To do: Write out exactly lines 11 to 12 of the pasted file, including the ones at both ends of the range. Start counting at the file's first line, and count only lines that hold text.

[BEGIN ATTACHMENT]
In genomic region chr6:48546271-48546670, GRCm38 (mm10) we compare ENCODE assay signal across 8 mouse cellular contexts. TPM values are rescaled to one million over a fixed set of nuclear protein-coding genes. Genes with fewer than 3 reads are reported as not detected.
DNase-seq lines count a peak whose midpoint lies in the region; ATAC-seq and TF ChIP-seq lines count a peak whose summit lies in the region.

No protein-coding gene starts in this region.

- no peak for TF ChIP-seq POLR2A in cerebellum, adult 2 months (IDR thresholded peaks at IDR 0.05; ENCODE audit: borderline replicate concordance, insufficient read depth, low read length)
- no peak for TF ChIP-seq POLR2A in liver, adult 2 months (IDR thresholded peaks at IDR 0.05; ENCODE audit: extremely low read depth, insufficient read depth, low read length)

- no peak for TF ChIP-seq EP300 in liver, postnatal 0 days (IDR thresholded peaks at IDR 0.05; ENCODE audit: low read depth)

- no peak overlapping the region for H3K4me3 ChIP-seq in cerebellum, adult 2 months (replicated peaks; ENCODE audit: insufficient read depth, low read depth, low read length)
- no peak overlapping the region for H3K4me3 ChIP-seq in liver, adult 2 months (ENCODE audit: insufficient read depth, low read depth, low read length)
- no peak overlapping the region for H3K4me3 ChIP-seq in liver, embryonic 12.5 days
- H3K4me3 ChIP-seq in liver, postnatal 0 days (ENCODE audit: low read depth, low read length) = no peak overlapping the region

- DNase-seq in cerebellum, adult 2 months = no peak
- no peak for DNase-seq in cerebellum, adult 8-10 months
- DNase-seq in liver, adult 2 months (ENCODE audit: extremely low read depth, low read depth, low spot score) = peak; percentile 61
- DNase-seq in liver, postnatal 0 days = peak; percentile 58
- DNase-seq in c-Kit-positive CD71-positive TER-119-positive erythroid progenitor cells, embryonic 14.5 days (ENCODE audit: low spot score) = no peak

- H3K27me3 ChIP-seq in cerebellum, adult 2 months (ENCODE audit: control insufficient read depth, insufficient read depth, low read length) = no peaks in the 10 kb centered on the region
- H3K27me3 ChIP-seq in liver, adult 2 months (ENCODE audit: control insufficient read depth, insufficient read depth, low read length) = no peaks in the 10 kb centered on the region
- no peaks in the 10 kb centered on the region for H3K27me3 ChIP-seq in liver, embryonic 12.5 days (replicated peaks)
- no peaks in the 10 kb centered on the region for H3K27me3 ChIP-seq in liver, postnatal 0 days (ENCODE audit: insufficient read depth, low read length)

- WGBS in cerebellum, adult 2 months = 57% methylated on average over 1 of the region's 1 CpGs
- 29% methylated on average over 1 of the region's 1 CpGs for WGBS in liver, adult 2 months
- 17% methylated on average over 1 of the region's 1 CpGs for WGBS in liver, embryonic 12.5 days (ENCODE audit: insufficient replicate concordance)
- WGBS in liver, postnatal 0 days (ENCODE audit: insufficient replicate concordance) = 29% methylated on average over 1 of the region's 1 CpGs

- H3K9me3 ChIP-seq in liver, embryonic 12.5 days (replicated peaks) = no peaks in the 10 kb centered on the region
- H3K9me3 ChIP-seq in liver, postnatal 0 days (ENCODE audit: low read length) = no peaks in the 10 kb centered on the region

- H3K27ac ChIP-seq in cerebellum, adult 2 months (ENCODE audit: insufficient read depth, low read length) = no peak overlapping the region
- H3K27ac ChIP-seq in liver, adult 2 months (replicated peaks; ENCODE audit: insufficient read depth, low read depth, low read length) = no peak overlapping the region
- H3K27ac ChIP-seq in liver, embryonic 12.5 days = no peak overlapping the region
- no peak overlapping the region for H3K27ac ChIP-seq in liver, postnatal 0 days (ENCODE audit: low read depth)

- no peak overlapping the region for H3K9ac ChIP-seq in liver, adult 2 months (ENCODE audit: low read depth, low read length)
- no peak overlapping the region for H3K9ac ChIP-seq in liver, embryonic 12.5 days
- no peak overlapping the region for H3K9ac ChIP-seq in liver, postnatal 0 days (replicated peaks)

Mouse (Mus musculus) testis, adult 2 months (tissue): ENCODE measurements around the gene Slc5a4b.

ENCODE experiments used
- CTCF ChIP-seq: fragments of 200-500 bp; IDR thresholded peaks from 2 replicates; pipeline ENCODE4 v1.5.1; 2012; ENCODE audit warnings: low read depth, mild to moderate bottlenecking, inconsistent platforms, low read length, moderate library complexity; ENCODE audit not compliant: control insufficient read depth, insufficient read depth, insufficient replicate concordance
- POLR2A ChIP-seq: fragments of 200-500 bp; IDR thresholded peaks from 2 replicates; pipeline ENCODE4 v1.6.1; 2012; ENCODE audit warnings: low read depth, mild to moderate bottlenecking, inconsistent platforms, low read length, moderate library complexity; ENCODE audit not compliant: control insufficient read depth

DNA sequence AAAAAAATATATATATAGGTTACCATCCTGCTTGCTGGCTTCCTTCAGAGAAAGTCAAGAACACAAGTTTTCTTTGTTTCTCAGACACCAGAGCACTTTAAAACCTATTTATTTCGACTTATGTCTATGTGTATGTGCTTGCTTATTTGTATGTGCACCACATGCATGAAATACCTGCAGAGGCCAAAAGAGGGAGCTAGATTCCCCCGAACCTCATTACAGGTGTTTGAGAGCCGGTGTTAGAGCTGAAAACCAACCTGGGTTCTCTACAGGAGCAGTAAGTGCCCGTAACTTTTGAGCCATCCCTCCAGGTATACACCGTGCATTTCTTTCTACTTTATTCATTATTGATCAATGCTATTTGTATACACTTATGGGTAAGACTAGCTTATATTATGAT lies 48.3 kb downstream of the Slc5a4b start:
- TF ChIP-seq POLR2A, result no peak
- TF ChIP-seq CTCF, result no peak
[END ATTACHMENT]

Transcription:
- DNase-seq in cerebellum, adult 2 months = no peak
- no peak for DNase-seq in cerebellum, adult 8-10 months